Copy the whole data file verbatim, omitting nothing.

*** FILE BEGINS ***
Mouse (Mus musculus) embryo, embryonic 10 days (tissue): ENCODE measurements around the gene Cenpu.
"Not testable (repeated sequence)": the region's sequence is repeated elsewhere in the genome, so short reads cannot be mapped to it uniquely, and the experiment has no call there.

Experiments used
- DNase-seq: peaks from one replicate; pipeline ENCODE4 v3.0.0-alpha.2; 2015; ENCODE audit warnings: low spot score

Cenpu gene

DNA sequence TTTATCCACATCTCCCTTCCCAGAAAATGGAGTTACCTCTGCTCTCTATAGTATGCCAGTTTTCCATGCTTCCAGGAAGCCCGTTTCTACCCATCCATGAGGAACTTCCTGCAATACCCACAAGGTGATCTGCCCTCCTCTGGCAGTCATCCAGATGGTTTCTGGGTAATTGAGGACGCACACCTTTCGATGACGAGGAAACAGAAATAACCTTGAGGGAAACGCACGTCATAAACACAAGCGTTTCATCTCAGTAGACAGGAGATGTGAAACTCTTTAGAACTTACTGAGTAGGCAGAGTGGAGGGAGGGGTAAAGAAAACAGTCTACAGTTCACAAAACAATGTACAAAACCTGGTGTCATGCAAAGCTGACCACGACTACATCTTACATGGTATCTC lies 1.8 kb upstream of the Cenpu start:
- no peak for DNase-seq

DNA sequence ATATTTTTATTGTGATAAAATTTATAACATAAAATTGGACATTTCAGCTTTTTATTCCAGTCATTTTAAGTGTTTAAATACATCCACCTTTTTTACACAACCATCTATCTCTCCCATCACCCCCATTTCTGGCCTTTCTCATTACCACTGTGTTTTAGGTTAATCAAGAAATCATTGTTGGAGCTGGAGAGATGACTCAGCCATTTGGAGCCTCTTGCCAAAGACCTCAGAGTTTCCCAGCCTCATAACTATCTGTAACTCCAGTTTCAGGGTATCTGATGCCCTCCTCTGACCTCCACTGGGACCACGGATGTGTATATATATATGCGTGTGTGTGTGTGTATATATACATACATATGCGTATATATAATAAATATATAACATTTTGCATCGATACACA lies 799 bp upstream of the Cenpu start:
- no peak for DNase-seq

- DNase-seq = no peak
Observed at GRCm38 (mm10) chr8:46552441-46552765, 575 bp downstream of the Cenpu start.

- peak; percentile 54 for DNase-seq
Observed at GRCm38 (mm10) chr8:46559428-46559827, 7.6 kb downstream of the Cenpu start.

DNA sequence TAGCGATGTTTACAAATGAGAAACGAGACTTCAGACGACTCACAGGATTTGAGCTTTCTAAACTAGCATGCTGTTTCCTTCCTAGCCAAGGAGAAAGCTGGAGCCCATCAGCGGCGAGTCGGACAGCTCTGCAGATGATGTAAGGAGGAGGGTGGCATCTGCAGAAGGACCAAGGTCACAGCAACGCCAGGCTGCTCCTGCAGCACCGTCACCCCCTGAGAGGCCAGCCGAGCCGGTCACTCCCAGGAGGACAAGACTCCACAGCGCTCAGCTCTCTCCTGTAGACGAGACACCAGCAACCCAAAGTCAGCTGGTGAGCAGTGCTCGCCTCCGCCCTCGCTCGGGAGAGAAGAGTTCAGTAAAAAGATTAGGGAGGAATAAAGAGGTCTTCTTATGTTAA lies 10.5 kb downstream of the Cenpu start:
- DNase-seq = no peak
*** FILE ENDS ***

Mouse (Mus musculus) embryo, embryonic 10 days (tissue): ENCODE measurements around the gene Cenpu.
"Not testable (repeated sequence)": the region's sequence is repeated elsewhere in the genome, so short reads cannot be mapped to it uniquely, and the experiment has no call there.

Experiments used
- DNase-seq: peaks from one replicate; pipeline ENCODE4 v3.0.0-alpha.2; 2015; ENCODE audit warnings: low spot score

Cenpu gene

DNA sequence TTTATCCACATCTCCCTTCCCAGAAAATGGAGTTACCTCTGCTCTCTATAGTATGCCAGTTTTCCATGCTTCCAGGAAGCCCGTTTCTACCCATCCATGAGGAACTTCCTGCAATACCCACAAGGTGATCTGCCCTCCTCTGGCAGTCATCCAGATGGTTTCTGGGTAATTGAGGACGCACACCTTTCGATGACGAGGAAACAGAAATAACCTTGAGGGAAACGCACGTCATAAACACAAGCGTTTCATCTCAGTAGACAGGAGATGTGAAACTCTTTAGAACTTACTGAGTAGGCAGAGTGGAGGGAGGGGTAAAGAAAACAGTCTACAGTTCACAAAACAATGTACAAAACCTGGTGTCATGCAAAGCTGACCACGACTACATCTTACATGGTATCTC lies 1.8 kb upstream of the Cenpu start:
- no peak for DNase-seq

DNA sequence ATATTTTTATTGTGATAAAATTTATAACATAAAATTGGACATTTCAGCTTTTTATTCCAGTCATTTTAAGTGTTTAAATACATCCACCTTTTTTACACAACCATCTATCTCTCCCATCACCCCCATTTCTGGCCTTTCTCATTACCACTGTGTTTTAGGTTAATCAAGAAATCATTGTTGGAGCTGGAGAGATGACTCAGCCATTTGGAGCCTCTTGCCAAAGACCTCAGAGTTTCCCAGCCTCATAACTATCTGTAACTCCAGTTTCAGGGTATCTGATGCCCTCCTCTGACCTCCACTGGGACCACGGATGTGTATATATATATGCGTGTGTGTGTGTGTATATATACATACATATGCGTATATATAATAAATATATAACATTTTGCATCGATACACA lies 799 bp upstream of the Cenpu start:
- no peak for DNase-seq

- DNase-seq = no peak
Observed at GRCm38 (mm10) chr8:46552441-46552765, 575 bp downstream of the Cenpu start.

- peak; percentile 54 for DNase-seq
Observed at GRCm38 (mm10) chr8:46559428-46559827, 7.6 kb downstream of the Cenpu start.

DNA sequence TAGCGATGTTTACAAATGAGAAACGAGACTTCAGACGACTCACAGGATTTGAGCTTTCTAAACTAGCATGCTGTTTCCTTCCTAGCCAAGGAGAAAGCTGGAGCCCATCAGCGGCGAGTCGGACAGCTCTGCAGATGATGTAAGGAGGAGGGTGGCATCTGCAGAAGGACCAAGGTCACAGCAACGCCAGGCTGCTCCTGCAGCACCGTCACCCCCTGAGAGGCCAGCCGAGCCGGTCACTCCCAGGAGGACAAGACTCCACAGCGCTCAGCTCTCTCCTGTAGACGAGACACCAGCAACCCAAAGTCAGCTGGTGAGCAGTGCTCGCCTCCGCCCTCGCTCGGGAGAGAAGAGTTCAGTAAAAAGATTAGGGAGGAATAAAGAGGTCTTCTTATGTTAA lies 10.5 kb downstream of the Cenpu start:
- DNase-seq = no peak